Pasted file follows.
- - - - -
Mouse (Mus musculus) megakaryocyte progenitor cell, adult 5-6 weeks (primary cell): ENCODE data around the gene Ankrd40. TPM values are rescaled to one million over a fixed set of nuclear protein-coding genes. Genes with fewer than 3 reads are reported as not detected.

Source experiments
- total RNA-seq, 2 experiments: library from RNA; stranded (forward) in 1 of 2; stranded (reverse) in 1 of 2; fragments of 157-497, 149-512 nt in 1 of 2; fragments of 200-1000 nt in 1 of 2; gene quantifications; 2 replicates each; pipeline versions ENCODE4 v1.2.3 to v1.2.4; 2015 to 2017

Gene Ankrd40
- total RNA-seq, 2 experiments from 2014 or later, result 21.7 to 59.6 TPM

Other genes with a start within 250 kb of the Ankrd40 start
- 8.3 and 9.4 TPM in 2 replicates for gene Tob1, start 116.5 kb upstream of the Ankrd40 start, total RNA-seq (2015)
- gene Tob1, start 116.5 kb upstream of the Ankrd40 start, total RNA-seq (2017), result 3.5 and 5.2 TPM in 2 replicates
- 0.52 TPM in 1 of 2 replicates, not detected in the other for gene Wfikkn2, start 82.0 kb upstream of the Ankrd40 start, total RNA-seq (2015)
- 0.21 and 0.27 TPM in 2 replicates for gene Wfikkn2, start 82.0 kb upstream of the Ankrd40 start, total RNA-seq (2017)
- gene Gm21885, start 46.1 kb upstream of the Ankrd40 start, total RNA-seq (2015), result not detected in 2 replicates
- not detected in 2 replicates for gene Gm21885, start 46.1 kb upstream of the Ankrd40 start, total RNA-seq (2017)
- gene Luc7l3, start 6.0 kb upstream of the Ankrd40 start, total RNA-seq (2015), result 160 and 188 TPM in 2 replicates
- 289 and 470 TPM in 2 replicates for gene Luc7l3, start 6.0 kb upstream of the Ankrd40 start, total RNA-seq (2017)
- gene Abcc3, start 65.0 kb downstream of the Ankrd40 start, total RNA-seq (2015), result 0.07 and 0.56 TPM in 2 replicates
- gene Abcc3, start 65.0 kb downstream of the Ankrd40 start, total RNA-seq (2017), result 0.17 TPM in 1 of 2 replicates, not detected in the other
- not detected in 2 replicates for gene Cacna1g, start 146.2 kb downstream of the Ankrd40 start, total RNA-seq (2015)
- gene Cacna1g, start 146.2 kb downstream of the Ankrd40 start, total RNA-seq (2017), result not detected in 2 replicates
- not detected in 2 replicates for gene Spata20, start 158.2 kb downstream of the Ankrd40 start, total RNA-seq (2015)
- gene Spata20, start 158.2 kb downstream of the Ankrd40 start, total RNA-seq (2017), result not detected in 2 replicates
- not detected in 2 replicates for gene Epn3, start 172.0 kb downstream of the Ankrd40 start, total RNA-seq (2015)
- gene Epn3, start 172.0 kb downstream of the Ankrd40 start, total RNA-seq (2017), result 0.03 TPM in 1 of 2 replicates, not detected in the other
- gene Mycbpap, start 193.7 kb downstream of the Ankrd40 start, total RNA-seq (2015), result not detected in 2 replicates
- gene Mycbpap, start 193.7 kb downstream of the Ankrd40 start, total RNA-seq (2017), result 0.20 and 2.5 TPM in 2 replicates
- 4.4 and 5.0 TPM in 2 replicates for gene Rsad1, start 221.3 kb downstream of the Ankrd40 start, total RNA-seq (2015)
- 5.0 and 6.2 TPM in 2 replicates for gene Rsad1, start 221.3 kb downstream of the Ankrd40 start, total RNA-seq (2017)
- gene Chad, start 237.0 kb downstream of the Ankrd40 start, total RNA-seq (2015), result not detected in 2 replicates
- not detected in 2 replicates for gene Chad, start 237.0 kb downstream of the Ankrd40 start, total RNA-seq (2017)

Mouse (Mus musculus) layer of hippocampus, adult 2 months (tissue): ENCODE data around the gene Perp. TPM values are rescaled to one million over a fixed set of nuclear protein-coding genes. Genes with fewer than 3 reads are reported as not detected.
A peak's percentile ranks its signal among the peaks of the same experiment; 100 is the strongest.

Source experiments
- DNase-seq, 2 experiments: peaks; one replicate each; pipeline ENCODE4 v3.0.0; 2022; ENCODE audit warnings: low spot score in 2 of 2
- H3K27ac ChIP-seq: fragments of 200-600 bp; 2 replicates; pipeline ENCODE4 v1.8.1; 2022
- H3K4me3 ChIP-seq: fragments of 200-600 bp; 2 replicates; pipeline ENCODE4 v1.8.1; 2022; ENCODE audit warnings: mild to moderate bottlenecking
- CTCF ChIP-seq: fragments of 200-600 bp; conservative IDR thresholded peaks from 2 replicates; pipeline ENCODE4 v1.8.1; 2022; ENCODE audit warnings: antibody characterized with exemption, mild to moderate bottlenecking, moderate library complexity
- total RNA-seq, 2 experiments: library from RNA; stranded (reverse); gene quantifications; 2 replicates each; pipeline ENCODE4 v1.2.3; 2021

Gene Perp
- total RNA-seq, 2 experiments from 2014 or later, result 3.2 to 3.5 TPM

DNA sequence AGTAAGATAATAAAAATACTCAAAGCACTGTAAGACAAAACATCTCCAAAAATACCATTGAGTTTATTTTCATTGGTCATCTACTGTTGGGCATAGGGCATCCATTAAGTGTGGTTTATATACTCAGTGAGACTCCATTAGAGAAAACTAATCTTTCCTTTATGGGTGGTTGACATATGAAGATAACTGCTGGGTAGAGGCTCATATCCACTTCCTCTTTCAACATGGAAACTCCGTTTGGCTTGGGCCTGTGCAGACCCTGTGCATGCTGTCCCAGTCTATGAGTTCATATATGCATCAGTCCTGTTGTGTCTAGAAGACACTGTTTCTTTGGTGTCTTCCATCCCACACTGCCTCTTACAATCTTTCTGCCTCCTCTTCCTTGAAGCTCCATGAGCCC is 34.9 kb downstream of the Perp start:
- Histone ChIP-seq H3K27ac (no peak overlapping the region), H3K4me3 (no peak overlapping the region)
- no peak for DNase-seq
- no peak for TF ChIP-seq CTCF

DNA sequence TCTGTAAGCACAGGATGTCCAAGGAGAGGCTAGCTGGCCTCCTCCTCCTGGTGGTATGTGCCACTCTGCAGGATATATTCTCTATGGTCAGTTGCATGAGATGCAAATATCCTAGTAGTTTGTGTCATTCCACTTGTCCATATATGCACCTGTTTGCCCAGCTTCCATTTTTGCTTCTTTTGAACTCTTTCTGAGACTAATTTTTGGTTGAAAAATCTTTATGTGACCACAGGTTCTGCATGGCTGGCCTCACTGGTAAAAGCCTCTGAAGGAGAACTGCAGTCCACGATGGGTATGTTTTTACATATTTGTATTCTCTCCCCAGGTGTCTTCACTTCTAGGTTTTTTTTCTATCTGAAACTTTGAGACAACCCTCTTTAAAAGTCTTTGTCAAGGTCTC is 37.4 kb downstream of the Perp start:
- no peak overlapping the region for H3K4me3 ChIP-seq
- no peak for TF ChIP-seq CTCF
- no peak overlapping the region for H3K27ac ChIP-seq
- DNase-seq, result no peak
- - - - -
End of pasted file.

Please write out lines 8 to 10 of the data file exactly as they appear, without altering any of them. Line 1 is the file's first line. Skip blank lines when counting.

- gene Tob1, start 116.5 kb upstream of the Ankrd40 start, total RNA-seq (2017), result 3.5 and 5.2 TPM in 2 replicates
- 0.52 TPM in 1 of 2 replicates, not detected in the other for gene Wfikkn2, start 82.0 kb upstream of the Ankrd40 start, total RNA-seq (2015)
- 0.21 and 0.27 TPM in 2 replicates for gene Wfikkn2, start 82.0 kb upstream of the Ankrd40 start, total RNA-seq (2017)